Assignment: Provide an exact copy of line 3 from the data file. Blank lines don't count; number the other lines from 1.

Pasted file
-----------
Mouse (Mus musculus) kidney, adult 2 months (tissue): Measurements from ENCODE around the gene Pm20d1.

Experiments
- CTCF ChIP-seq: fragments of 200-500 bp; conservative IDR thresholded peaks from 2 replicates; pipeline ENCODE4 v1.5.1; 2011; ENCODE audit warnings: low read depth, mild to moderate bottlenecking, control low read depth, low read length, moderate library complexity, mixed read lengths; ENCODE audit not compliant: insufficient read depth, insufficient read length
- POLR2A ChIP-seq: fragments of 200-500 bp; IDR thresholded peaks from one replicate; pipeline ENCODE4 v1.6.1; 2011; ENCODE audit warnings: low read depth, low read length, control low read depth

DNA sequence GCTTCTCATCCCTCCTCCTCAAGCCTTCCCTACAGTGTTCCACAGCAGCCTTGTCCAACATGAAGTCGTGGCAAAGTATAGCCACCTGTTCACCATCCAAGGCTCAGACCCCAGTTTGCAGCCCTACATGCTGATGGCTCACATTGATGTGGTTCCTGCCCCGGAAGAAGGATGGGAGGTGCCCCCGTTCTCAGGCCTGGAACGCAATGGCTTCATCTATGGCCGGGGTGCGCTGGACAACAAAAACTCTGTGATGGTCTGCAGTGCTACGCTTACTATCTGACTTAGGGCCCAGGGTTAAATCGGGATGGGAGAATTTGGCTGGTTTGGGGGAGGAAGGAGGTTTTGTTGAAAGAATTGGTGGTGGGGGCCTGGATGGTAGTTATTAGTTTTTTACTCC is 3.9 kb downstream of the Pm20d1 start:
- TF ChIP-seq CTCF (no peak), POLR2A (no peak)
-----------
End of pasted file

- CTCF ChIP-seq: fragments of 200-500 bp; conservative IDR thresholded peaks from 2 replicates; pipeline ENCODE4 v1.5.1; 2011; ENCODE audit warnings: low read depth, mild to moderate bottlenecking, control low read depth, low read length, moderate library complexity, mixed read lengths; ENCODE audit not compliant: insufficient read depth, insufficient read length